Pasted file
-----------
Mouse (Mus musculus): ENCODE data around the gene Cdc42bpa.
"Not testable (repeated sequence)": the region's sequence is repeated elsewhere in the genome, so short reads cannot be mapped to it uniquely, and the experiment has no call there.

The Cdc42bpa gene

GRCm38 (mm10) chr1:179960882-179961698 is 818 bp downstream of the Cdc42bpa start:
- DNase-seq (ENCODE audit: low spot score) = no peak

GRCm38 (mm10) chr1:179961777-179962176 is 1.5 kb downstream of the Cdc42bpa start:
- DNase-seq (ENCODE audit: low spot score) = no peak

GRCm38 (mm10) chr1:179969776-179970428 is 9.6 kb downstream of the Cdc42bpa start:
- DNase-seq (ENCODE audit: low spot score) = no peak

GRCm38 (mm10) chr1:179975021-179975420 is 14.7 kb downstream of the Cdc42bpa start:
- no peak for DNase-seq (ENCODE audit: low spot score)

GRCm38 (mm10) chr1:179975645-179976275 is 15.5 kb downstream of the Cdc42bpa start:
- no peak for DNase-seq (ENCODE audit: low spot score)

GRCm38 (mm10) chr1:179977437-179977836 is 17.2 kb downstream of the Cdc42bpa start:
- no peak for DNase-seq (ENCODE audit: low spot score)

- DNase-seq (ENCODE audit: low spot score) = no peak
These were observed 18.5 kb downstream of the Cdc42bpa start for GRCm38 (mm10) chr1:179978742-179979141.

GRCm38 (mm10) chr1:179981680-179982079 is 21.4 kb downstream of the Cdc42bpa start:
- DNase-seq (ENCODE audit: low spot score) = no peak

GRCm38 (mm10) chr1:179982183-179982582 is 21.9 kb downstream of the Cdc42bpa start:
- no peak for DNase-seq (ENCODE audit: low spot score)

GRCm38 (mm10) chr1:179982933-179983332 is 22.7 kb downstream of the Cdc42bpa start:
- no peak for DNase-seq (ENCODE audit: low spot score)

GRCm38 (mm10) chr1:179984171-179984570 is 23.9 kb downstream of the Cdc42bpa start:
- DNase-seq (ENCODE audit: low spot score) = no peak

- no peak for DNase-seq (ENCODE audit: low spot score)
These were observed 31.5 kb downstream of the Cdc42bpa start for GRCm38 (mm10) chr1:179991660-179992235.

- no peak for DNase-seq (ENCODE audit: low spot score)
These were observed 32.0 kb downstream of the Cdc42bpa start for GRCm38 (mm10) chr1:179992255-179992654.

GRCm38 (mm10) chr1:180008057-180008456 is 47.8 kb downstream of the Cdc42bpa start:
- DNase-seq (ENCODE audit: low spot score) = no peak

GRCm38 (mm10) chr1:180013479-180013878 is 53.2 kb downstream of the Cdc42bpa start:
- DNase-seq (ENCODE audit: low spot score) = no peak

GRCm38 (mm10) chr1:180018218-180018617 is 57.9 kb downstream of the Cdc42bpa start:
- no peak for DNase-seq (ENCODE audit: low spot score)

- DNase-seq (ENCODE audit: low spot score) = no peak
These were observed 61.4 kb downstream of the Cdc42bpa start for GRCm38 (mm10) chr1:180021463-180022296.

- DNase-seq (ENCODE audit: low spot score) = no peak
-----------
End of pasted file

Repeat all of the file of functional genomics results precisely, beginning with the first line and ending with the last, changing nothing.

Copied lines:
Mouse (Mus musculus): ENCODE data around the gene Cdc42bpa.
"Not testable (repeated sequence)": the region's sequence is repeated elsewhere in the genome, so short reads cannot be mapped to it uniquely, and the experiment has no call there.

The Cdc42bpa gene

GRCm38 (mm10) chr1:179960882-179961698 is 818 bp downstream of the Cdc42bpa start:
- DNase-seq (ENCODE audit: low spot score) = no peak

GRCm38 (mm10) chr1:179961777-179962176 is 1.5 kb downstream of the Cdc42bpa start:
- DNase-seq (ENCODE audit: low spot score) = no peak

GRCm38 (mm10) chr1:179969776-179970428 is 9.6 kb downstream of the Cdc42bpa start:
- DNase-seq (ENCODE audit: low spot score) = no peak

GRCm38 (mm10) chr1:179975021-179975420 is 14.7 kb downstream of the Cdc42bpa start:
- no peak for DNase-seq (ENCODE audit: low spot score)

GRCm38 (mm10) chr1:179975645-179976275 is 15.5 kb downstream of the Cdc42bpa start:
- no peak for DNase-seq (ENCODE audit: low spot score)

GRCm38 (mm10) chr1:179977437-179977836 is 17.2 kb downstream of the Cdc42bpa start:
- no peak for DNase-seq (ENCODE audit: low spot score)

- DNase-seq (ENCODE audit: low spot score) = no peak
These were observed 18.5 kb downstream of the Cdc42bpa start for GRCm38 (mm10) chr1:179978742-179979141.

GRCm38 (mm10) chr1:179981680-179982079 is 21.4 kb downstream of the Cdc42bpa start:
- DNase-seq (ENCODE audit: low spot score) = no peak

GRCm38 (mm10) chr1:179982183-179982582 is 21.9 kb downstream of the Cdc42bpa start:
- no peak for DNase-seq (ENCODE audit: low spot score)

GRCm38 (mm10) chr1:179982933-179983332 is 22.7 kb downstream of the Cdc42bpa start:
- no peak for DNase-seq (ENCODE audit: low spot score)

GRCm38 (mm10) chr1:179984171-179984570 is 23.9 kb downstream of the Cdc42bpa start:
- DNase-seq (ENCODE audit: low spot score) = no peak

- no peak for DNase-seq (ENCODE audit: low spot score)
These were observed 31.5 kb downstream of the Cdc42bpa start for GRCm38 (mm10) chr1:179991660-179992235.

- no peak for DNase-seq (ENCODE audit: low spot score)
These were observed 32.0 kb downstream of the Cdc42bpa start for GRCm38 (mm10) chr1:179992255-179992654.

GRCm38 (mm10) chr1:180008057-180008456 is 47.8 kb downstream of the Cdc42bpa start:
- DNase-seq (ENCODE audit: low spot score) = no peak

GRCm38 (mm10) chr1:180013479-180013878 is 53.2 kb downstream of the Cdc42bpa start:
- DNase-seq (ENCODE audit: low spot score) = no peak

GRCm38 (mm10) chr1:180018218-180018617 is 57.9 kb downstream of the Cdc42bpa start:
- no peak for DNase-seq (ENCODE audit: low spot score)

- DNase-seq (ENCODE audit: low spot score) = no peak
These were observed 61.4 kb downstream of the Cdc42bpa start for GRCm38 (mm10) chr1:180021463-180022296.

- DNase-seq (ENCODE audit: low spot score) = no peak